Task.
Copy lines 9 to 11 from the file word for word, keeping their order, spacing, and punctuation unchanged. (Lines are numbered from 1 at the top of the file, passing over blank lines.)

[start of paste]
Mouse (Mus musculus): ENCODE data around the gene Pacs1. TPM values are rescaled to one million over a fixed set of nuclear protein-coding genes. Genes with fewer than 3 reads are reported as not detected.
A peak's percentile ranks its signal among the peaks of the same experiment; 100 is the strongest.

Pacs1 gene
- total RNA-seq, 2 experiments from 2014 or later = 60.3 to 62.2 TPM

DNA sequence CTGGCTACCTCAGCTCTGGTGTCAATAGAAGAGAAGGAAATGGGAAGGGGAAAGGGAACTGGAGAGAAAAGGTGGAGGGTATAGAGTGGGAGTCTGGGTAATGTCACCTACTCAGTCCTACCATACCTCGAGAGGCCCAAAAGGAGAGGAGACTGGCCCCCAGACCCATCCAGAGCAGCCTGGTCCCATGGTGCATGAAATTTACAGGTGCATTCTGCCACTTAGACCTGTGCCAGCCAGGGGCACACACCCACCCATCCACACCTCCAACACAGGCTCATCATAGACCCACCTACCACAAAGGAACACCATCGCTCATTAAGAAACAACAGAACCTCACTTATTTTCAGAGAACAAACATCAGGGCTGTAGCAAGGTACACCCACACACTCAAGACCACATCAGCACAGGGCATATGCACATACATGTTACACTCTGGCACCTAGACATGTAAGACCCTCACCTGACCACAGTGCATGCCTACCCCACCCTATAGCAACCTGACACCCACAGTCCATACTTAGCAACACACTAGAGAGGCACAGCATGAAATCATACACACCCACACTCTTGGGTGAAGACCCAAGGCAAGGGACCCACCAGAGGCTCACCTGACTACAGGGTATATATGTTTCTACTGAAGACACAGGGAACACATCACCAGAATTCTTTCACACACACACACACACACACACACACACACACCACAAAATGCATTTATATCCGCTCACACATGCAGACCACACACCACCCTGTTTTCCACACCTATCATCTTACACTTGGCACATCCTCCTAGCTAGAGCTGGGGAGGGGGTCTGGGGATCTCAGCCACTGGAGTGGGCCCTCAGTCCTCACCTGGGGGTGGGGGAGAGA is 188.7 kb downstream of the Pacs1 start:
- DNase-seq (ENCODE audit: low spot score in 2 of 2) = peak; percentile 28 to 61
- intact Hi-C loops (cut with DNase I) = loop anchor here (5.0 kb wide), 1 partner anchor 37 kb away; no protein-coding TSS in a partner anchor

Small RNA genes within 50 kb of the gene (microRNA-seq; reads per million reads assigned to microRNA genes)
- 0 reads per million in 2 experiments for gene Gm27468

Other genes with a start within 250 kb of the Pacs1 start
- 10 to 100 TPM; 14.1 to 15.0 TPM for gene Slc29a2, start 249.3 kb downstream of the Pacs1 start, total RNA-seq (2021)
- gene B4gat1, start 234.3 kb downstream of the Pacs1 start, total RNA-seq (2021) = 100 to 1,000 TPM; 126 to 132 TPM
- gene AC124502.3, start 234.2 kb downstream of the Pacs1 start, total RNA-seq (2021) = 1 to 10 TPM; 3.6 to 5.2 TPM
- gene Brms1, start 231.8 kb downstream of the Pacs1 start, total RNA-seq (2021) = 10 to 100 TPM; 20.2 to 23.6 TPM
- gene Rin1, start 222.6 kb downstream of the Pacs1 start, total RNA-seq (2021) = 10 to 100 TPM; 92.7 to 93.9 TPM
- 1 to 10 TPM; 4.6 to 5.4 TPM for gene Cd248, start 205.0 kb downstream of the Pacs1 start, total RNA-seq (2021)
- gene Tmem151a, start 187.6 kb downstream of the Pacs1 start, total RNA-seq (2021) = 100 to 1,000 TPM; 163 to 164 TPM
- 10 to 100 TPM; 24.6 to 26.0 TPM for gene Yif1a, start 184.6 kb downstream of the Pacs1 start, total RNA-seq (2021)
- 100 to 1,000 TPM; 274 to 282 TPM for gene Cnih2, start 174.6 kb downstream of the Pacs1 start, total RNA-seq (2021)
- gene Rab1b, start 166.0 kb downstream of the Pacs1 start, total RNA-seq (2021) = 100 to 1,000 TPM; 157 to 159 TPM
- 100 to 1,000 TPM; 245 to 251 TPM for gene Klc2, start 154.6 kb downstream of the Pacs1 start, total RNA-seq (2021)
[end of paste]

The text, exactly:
- 0 reads per million in 2 experiments for gene Gm27468

Other genes with a start within 250 kb of the Pacs1 start
- 10 to 100 TPM; 14.1 to 15.0 TPM for gene Slc29a2, start 249.3 kb downstream of the Pacs1 start, total RNA-seq (2021)